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People are feeling more positive with talk of vaccine's potential to ease pandemic, expert says

A certified trauma treatment specialist believes the positive talk about the COVID-19 vaccine is helping people see the light at the end of the tunnel.

COLUMBIA, S.C. — Some people are seeing positive mental health impacts as the coronavirus vaccine provides a potential solution to the end of the pandemic.

Jennifer Wolff, a licensed clinical social worker and a certified trauma treatment specialist, is the owner of JJWolff Counseling Services. She says the most dominant mental health issue she's seen during the pandemic is the disconnect and sense of isolation and loneliness.

"We're, as human beings, we're social beings. We're made to connect," said Wolff. "It's been very difficult."

The certified trauma treatment specialist believes isolation and loneliness has brought anxiety and depression to people. She thinks it's also impacted people in their thought process with fear-based thinking rather than faith-based.

"People have definitely struggled with the sense of limbo and uncertainty and, 'Do I do this? Do I wear this? Do I not do this.' And as human beings, we can deal with what we know because we can ground, we can make a plan, we can deal," explained Wolff.

Wolff says with all the uncertainty and unpredictability of the pandemic, it's contributed to mental health challenges.

According to Wolff, teenagers and young adults have had a tough time with the social aspect of the pandemic.

"You also see in the elderly population that the toll on their health, their spiritual, physical, many have died. The amount of loss that has occurred and you always wonder is it due to virus and COVID or the sense of not being able to see my family or the immobility or is it a combination of all of it," said Wolff.

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With the addition of the vaccine to help battle the coronavirus pandemic, it's helped shift the mindset of folks.

"There seems to be a shifting of energy. Like you see more people are out and about, the weather is pretty," said Wolff. "There's a hopefulness, but what I'm also seeing is there is a trepidation of, 'Is it safe? Is it okay?' And even as we come out of this, there's been, everywhere you look, mixed messages still on what's okay and what's not okay."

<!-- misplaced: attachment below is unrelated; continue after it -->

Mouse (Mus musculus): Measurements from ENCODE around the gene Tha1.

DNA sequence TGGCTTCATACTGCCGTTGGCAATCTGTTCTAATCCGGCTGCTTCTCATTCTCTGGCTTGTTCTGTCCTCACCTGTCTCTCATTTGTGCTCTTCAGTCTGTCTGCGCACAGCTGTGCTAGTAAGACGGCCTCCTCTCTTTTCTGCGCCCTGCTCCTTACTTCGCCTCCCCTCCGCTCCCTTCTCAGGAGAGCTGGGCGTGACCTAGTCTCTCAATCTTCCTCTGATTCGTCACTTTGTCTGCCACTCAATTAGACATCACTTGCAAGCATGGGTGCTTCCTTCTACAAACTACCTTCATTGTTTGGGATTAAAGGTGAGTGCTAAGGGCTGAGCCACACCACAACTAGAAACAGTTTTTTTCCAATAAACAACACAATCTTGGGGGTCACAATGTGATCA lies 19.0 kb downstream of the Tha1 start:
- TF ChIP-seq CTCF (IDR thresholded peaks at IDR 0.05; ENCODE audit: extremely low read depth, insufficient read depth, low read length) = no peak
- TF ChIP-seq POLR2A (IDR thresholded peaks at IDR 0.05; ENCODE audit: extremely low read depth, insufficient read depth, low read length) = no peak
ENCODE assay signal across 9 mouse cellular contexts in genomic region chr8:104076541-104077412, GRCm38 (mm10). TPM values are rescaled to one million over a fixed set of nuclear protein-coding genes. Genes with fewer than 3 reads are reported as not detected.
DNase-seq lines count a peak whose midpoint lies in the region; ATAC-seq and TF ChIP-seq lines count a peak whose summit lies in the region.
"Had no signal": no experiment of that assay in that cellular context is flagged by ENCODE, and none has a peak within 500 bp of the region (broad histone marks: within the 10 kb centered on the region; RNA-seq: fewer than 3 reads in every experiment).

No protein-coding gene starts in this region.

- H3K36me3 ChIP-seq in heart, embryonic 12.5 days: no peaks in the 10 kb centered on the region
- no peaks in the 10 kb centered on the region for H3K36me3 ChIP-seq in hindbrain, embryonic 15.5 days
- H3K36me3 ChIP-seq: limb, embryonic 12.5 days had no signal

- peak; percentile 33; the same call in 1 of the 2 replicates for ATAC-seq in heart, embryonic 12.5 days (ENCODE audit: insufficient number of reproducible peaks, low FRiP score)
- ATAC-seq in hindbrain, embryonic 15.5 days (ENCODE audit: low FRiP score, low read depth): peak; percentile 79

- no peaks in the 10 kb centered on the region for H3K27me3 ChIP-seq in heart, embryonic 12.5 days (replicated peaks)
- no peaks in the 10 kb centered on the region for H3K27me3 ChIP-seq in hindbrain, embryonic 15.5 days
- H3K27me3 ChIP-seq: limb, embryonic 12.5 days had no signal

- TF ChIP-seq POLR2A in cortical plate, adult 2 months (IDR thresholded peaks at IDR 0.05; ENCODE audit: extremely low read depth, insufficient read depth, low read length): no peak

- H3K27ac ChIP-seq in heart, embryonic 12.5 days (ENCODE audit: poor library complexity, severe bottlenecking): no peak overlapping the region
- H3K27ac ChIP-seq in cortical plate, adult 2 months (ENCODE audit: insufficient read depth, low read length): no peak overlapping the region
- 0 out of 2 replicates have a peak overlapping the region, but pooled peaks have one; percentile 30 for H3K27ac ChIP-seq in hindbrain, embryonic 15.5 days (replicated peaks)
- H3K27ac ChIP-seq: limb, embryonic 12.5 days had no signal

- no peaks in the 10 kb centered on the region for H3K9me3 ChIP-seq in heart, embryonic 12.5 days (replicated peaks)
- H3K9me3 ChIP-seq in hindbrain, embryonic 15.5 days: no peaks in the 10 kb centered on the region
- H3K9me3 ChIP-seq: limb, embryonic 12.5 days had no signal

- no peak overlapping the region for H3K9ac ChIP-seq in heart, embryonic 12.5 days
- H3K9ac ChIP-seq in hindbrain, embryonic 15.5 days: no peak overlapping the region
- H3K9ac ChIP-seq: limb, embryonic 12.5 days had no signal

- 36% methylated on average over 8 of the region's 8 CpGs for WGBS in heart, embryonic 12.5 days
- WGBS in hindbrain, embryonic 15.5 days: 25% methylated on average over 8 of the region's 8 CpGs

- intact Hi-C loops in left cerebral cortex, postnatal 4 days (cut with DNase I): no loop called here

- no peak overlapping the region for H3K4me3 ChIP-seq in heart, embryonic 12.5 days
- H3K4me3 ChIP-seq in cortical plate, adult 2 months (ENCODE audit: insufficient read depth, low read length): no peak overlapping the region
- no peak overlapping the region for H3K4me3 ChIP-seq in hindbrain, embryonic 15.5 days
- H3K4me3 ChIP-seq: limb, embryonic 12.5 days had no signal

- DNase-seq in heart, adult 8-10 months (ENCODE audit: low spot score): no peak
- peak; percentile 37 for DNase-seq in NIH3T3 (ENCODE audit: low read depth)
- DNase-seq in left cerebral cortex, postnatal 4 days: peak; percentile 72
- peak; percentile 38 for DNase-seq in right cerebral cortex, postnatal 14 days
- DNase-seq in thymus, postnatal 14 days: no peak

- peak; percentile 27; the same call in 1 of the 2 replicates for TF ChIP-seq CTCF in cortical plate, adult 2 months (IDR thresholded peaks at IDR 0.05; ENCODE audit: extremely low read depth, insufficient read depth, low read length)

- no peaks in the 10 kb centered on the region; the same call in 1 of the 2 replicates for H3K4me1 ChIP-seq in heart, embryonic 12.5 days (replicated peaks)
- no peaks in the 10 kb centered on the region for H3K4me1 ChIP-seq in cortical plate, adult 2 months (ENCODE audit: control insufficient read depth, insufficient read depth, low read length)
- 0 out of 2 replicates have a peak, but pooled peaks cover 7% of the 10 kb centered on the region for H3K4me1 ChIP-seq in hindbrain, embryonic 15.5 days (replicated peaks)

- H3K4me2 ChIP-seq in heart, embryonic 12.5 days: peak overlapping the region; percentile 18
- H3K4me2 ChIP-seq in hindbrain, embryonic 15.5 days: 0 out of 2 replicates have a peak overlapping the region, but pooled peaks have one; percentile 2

Wolff says people are not in unity across the board when it comes to what is or is not okay to do at the moment.

"The vaccine, there's lots of feelings and emotions about the vaccine, but it's a message of there is an answer, a potential answer. That takes human beings out of, 'Okay, I can see a light,' said Wolf. "If we have a plan, if we have something in front of us, we can cope with it, we can deal with it."

The certified traumatic treatment specialist believes it's important to remember as we come out of the pandemic, there are families and people who have been permanently altered because of the pandemic. But there are also people who have lost loved ones without having the ability to be with them.

For those who are struggling because of the pandemic, Wolff suggests people take it moment by moment.

"Be careful to what you're exposing yourself to. Self-care is critical, making sure am I sleeping well, am I eating well, getting the Vitamin D," explained Wolff.

Wolf wants people to keep this in mind as we all continue to get through the pandemic.

"We've gotten through extremely tough situations before. We will get through extremely tough situations again. We will get through this," said Wolff. "We may never be the same, but we are getting through it and we will get through it."

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